In some embodiments, the connection manager uses results from the scan analysis (e.g., table 500) to characterize the networks. In a nutshell, some embodiments characterize each SSID/BSSID in terms of signal strength and signal stability by evaluating the scan analysis data.

The connection manager can iterate through all SSIDs in the scan analysis table, and create a new table of network connection entries (NWCE) for each SSID. The connection manager can aggregate one or more scan intervals (Si) along one or more data fields in the scan analysis table. Aggregation could be performed in one of multiple ways including:

    • Bitwise or linear combinations of product quantities. This is shown in as a Dot Product.
    • Sequence Matching. Where a target vector is matched against an expected vector for matches. The expected vector includes the “*” as a wildcard character indicating that the value of the target vector at that position is not relevant (i.e. can be excluded) from the matching.
    • Statistical. Based on average, mean, or mode values; and ranges expressed as standard deviations.

At the end, the metrics characterizing each of the input SSIDs can be utilized as follows:

    • Drop Flag (DF) and Above Dwell Threshold Flag (ADF)—Enable 2nd level SSID filtering for policy enforcement or connection management's usability and performance features. For example: auto Connect described later in this document.
    • Roam Out Flag (ROF) and Roam In Flag (RIF)-Provide a metric of signal stability in the presence of mobility or fluctuating channel conditions. RIF can indicate that a mobile device is moving closer to an access point, whereas ROF can indication that a mobile device is moving away from an access point.
    • Hand Off Grade (HO-Grade)—HO-Grade can indicate whether a network is a good candidate for connection by the mobile device. HO-Grade is incorporated into the Network Ranking Model (described below) to set discovery priority based on classes of signal robustness.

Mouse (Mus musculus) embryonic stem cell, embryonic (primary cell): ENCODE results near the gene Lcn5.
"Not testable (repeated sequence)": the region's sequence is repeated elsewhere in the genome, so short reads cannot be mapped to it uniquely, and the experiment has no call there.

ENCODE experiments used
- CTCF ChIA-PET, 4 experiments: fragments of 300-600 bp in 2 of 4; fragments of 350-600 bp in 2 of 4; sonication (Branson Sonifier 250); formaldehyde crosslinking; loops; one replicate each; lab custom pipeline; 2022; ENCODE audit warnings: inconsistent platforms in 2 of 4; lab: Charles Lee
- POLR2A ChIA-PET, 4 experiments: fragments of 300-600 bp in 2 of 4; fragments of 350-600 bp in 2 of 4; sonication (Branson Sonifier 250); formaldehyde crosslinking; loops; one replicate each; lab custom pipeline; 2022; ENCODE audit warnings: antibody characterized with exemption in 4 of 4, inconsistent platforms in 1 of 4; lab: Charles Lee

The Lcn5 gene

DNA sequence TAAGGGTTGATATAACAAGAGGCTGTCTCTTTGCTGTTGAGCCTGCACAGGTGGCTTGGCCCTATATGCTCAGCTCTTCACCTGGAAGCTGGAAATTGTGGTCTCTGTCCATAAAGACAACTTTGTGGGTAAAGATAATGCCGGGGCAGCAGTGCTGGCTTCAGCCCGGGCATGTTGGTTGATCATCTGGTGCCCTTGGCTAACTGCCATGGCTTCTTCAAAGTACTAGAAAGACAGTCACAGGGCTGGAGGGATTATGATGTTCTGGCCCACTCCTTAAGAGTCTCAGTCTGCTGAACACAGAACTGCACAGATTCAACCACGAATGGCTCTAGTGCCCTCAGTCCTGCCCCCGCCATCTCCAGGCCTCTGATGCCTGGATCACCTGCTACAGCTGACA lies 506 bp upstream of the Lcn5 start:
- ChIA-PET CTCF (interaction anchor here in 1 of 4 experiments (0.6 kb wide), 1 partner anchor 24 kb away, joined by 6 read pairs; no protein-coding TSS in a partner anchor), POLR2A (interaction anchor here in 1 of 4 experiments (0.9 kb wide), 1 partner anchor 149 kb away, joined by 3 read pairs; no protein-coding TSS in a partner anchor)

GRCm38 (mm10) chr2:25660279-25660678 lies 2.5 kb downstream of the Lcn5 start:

• Received Signal Score (RSSS)—RSSS is described above. RSSS is incorporated into the Network Ranking Model to set discovery priority based on signal score that takes into account both signal power and bit rate.

Some embodiments of the connection manager take the following inputs when performing network characterization: List of Scan Analysis Results={SAj} from Scan Analysis Step.

The connection manager can produce the following data as a result of network

characterization: List of Network Characterization Entries={NWCE}, where

NWCE=<SSID, BSSID, ADF, DF, ROF, RIF, HO-Grade,HO-Score>

FIG. 6 shows a table of network characterization entries. The following describes these variables is more detail:

    • SSID—SSID
    • BSSID—BSSID
    • ADF (Above Dwell Threshold Flag)—SSID is above the Dwell Threshold Level. Values are true/false.
    • DF (Drop Flag)—SSID signal dropped. Values are true/false.
    • ROF (Roaming Out Flag)—SSID is moving away from AP. Values are true/false.
    • RIF (Roaming In Flag)—SSIS is moving closer to AP. Values are true/false.
    • HO-Grade (Hand Off Grade)—Indicates SSID suitability category for Hand-Off:
      • 0=Unstable;
      • 1=Falling Out. Short lived sessions expected
      • 2=Falling In. Short lived sessions expected
      • 3=Stable. Longer-lived sessions expected Values are 0-3.
    • RSSS (Received Signal Score)—Measures Network's signal quality using 2 factors: Signal Strength and bit rate as an absolute measure that is a function of both the receiver and the transmitter. * It's max value depends on maximum bit-rate as determined by capabilities of the transmitter/receiver pair and environment conditions (noise, distance). Current Max value @ 22 Mbps is 105.

In some embodiments, the connection manager performs the following operations to populate the scan analysis table.

  • 1 Set NWC to empty list
  • 2 For each SAentry (SAi) in SA do
  • 2.1 Add NWCentry to NWC carrying forward the fields SSID, BSSID
  • 2.2 *Set ADF to true if Sum((avArr(j)×(atfArr(j)))>0
    • *Note: (u)(1)=0; and (u)(0)=0;
  • 2.3 *Set DF to true if Sum((avArr(j)×(NOT(atfArr(j)))>0
    • *Note: (u)(1)=0; and (u)(0)=0;
  • 2.4 Set ROF to true if there is at least % L1 of available intervals for that SSID (avArr{j}=1) have a RSSS consistently equal or lesser than the previous interval. More specifically:

tCount = 0; minIntervals = 0; prvJ = 0; For j = 1 to N { If avArr{j} is true {   minIntervals++;   If RSSS{j} < RSSS{prvJ} {    tCount++;   } else {   tCount = 0;   }   prvJ = j;  }  } minIntervals = minIntervals * L1/100; ROF = (tCount > minIntervals) ? true : false;

  • 2.5 Set RIF to true if there is at least % L1 of available intervals for that SSID (avArr{j}< >U) have a RSSS consistently equal or greater than the previous interval. In other words: